50pc of Mobile Banking Activity is Transactional
xAd | 09/11/2013
Banks and financial institutions have a significant opportunity to leverage mobile for more than streamlining the banking process, with mobile banking activity split evenly between browsing and transactions, according to a report from xAd released today.
The banking and finance edition of xAd’s “Mobile Path to Purchase” report looks at how online banking is shifting to becoming a mobile-only activity for some groups of consumers. One of the report’s main findings is that millennials dominate the mobile banking group of consumers.
“Bankers are relying on their devices, especially smartphones, to pay bills, transfer funds and generally manage their personal finances while they are away from their homes and their computers,” said Monica Ho, vice president of marketing at xAd, New York.
“If a customer is looking for a business or ATM for an in-person transaction, mobile can serve as a tool to locate the closest branch to their current location allowing them to think in-the-moment as they move throughout their day,” she said.
XAd and Telmetrics worked with Nielsen on the study that includes online survey data from 2,000 tablet and smartphone users in the United States. The research also includes findings from Nielsen’s Smartphone Analytics Panel of 6,000 consumers. To qualify for participation, consumers needed to have engaged with financial and banking services, products and information in the past month.
Bank on mobile
According to xAd’s findings, 42 percent of online banking happens on either a smartphone or tablet with the additional 58 percent taking place on a PC.
The mobile bankers also spend shorter amounts of time interacting with their finances. The average mobile banking visit from a smartphone was 3.2 minutes, and tablets generated a 3-minute visit. PCs averaged a 5.5-minute visit time.
The average mobile banker spends roughly 35 minutes accessing their finances per month either from a mobile application or mobile Web site. Apps gobbled up 66 percent of this time, and mobile Web represented 34 percent of total time.
Branded apps in particular play a stronger role for mobile bankers completing transactions with PayPal, Chase and Bank of America as the top apps that consumers used.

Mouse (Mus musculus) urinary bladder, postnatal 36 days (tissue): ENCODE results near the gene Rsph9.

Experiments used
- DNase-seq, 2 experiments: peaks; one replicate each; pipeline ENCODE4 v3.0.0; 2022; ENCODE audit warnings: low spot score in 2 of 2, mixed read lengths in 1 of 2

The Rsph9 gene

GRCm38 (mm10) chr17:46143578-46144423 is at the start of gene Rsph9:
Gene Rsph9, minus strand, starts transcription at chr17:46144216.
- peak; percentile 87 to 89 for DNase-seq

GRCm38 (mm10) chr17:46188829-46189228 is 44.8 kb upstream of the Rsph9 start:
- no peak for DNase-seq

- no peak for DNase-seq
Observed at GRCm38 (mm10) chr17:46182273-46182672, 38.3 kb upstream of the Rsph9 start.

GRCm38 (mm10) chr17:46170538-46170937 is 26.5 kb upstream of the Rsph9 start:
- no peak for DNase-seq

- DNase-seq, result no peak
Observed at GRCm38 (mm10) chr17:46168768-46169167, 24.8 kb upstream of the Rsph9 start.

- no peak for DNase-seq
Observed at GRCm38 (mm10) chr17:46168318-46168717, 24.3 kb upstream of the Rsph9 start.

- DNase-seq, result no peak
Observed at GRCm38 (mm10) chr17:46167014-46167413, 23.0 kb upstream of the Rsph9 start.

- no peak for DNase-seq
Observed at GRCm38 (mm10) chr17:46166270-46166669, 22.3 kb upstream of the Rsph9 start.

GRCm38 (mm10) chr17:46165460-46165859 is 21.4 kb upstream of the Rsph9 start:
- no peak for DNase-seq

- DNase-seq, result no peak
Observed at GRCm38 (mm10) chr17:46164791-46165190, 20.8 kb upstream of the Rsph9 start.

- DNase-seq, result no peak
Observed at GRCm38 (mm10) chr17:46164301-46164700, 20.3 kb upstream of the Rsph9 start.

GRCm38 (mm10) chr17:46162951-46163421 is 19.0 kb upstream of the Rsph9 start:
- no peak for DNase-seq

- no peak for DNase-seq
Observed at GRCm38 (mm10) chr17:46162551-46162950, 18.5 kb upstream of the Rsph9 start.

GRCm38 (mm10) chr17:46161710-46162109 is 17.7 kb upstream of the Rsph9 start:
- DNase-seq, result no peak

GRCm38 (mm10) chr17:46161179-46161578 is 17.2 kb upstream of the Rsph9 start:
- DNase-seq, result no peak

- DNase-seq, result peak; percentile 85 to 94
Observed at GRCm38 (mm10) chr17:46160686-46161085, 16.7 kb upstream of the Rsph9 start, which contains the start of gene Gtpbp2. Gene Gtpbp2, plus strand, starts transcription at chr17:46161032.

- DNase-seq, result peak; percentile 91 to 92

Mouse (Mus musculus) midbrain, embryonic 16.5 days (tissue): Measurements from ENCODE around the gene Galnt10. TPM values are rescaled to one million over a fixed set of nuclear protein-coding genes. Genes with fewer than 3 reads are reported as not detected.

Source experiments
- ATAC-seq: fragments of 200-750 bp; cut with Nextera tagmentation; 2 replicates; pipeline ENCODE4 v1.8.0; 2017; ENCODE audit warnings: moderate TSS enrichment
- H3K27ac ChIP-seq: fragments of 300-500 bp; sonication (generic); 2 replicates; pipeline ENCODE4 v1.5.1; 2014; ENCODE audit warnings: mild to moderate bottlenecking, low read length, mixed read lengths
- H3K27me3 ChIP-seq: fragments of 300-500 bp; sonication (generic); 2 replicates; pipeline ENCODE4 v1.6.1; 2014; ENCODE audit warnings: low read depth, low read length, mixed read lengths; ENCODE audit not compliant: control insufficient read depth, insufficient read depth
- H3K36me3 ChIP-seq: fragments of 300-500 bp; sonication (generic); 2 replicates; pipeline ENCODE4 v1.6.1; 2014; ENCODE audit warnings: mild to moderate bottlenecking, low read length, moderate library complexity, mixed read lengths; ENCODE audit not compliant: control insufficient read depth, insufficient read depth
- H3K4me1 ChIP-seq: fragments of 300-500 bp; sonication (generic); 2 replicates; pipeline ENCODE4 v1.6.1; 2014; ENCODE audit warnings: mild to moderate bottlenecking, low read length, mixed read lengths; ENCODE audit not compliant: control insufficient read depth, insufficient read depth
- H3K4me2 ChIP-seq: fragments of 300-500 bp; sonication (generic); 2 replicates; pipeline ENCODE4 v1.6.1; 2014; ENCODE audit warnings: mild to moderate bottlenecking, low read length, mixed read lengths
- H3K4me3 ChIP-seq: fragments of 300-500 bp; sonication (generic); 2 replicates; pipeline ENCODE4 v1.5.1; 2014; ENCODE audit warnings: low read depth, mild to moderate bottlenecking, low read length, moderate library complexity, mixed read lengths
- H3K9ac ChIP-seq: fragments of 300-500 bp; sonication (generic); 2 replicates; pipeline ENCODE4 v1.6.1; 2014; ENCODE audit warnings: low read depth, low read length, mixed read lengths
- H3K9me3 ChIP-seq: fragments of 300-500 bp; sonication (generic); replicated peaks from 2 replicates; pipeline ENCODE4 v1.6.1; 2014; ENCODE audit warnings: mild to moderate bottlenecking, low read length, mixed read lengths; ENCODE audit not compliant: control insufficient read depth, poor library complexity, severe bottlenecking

Mobile Web on the other hand was used by consumers to access general information. The top mobile sites to do so were PayPal, the digital properties of the Wall St. Journal and Chase.
Showing the role that mobile plays for younger generations, 43 percent of mobile bankers surveyed were under 35 years old. One-third of those bankers consider their smartphone their No. 1 media outlet.
Usage is split evenly between men and women, however women are more likely to use a mobile banking site instead of an app than men are.
Mobile banking in total reached 65.2 percent of the smartphone users surveyed.
Different use cases
The report backs up numerous other industry reports that smartphones are used while on the go and tablets are used at home.
Sixty-five percent of smartphone banking and finance takes place on the go, and 35 percent takes place at home.
On the other hand, 82 percent of tablet banking takes place at home, and 18 percent happens on the go.
Thirty-one percent of consumers used their smartphones to research, and 34 percent were looking for contact information. Only 11 percent wanted to buy but were still researching.
Twenty-five percent of tablet bankers were looking for contact information, and 40 percent were only browsing. Fourteen percent of tablet bankers wanted to buy but were still researching.
During this research, consumers expect for the information that they are looking for to be nearby to them.
In fact, 62 percent of smartphone and tablet users expected for a business that they were looking for to be within five miles of where they were.
Mobile bankers also want to take an immediate action.
For example, 45 percent of smartphone bankers that used their mobile device to access banking and finance information wanted to act immediately. Forty-nine percent of smartphone users that accessed credit card information said the same.
Fifty-seven percent of tablet users accessing credit card information indicated that they wanted to act immediately, and 49 percent said the same while interacting with banking and finance information.
Fifty-nine percent of smartphone bankers said that they were satisfied with their mobile banking experience, and 34 percent of consumers were neutral about their experience. The dissatisfaction comes from a small screen and a lack of information.
Slightly more, 66 percent, of tablet bankers were satisfied with their banking experience, and 30 percent were neutral. Tablet users were dissatisfied with not getting enough information and non-mobile experiences.
“Mobile is such an important medium for this group of bankers,” Ms. Ho said.
“They are relying on their devices throughout the entire path-to-purchase,” she said. “This provides multiple touch points for marketers with these young bankers. Marketers should develop strategies to reach these customers at each point of the process.”